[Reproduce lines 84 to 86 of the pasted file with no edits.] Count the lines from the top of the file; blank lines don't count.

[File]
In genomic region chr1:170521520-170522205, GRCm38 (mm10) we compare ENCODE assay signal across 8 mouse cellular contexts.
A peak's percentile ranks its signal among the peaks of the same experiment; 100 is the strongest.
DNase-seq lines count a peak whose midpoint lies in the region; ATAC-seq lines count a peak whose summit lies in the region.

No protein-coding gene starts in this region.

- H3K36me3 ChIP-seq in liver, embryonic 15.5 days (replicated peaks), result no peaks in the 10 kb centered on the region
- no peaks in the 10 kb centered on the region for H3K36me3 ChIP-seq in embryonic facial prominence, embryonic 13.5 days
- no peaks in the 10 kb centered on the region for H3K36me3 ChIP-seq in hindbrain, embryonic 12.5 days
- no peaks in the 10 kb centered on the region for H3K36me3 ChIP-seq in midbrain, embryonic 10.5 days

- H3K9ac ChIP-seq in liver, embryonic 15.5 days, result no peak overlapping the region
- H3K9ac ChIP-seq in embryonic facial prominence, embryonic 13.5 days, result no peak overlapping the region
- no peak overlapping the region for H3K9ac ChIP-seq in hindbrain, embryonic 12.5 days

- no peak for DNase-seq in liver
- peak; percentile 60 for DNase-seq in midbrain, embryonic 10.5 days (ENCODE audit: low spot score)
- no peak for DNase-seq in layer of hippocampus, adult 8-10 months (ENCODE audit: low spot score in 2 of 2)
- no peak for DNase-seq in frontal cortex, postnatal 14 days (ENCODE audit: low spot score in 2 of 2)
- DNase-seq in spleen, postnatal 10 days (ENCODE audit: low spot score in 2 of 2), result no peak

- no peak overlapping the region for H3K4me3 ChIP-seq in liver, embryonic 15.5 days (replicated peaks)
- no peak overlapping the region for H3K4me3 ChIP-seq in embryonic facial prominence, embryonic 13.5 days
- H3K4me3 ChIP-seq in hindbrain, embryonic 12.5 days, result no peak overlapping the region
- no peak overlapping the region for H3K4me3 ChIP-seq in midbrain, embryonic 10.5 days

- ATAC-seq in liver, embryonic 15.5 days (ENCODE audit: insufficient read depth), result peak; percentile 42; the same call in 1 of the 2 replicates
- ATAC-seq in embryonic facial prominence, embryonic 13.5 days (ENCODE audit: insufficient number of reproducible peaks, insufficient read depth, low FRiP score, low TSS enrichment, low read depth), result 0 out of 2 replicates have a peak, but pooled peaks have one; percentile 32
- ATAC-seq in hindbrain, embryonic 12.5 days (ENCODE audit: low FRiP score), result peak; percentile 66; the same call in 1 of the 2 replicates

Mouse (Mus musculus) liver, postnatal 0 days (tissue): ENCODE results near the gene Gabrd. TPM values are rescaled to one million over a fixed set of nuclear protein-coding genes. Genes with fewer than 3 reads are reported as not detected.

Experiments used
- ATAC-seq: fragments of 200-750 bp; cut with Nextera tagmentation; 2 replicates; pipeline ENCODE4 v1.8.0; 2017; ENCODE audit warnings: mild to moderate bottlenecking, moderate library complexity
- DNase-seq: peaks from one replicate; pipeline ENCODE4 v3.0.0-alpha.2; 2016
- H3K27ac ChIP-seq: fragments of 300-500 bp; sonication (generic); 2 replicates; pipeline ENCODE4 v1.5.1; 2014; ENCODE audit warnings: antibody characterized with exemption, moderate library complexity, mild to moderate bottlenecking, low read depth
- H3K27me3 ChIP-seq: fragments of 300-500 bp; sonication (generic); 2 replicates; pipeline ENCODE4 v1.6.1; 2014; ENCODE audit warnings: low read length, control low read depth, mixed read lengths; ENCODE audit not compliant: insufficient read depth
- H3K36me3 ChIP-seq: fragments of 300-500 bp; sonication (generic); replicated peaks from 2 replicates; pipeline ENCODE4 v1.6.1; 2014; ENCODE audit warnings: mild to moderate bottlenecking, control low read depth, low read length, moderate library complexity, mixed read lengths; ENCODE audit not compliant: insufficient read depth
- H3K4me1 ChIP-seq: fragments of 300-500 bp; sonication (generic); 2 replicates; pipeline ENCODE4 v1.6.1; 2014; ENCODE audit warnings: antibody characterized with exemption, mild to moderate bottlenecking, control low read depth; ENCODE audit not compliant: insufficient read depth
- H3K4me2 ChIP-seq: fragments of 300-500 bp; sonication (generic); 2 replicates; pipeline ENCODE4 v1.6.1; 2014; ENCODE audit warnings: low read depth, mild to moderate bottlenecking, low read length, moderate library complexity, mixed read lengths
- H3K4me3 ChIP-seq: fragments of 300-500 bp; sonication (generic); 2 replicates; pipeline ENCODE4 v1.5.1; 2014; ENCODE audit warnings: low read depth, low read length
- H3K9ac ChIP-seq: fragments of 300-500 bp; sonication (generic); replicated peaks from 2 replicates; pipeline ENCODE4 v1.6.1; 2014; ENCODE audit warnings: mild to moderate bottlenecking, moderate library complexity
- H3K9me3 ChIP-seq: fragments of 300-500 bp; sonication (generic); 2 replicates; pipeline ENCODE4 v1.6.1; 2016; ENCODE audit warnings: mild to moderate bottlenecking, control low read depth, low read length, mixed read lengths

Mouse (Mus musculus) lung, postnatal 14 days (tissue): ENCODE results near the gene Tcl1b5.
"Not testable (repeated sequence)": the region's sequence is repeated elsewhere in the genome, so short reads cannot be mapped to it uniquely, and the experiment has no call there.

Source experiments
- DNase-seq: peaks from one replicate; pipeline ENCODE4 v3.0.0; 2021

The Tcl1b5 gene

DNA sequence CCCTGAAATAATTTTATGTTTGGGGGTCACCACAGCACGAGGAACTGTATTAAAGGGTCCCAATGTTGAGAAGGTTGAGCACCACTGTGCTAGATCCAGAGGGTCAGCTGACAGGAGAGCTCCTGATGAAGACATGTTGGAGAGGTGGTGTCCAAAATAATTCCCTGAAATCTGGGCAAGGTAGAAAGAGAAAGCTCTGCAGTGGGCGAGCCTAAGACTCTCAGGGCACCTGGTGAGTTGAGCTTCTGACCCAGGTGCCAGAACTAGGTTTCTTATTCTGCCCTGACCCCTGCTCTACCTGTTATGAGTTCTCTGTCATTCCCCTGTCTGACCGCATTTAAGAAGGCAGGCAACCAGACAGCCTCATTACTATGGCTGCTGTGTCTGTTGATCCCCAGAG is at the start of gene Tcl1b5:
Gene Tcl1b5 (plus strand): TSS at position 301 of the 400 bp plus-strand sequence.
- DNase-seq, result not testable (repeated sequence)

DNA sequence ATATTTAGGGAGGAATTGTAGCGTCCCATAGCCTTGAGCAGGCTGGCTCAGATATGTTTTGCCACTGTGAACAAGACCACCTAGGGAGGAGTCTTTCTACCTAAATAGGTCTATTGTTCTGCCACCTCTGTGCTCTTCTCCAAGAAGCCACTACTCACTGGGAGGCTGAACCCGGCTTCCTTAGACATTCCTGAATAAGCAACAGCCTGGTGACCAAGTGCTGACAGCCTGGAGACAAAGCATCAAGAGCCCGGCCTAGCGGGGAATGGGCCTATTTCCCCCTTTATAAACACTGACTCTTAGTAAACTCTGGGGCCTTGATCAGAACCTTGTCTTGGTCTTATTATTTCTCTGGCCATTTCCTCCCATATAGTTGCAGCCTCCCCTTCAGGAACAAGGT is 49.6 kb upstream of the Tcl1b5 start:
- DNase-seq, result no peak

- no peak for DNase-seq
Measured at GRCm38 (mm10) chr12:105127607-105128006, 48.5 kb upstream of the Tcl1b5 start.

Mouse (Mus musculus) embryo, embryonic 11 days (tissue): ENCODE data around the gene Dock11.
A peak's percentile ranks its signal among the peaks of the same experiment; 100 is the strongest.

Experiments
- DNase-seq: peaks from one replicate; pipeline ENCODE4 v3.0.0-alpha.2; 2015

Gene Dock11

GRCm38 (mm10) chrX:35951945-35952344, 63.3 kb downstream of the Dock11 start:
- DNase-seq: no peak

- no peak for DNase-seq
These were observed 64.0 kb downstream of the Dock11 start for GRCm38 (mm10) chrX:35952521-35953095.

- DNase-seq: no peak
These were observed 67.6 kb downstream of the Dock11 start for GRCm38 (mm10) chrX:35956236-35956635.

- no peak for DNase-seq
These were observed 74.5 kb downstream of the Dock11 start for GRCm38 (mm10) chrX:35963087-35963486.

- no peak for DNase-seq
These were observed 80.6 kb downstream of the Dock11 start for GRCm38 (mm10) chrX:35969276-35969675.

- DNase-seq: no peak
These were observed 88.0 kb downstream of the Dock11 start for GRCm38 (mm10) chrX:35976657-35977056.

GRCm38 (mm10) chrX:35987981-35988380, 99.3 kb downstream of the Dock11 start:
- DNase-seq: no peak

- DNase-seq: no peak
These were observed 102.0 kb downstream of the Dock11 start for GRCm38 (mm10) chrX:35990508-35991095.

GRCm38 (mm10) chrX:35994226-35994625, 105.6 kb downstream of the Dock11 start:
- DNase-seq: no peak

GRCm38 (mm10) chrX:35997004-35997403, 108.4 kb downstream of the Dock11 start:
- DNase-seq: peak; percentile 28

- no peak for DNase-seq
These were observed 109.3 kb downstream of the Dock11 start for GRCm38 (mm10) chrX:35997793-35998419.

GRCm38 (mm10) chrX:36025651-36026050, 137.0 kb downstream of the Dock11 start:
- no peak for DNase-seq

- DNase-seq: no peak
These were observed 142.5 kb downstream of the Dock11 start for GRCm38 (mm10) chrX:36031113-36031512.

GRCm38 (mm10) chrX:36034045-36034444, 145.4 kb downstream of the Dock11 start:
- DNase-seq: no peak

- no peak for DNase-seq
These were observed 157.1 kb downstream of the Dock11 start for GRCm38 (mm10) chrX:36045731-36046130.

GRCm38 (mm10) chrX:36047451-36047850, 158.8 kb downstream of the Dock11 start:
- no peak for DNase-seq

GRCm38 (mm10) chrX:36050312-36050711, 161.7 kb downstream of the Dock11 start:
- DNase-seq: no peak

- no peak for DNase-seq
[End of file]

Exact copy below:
- no peak for DNase-seq

GRCm38 (mm10) chrX:36050312-36050711, 161.7 kb downstream of the Dock11 start:
- DNase-seq: no peak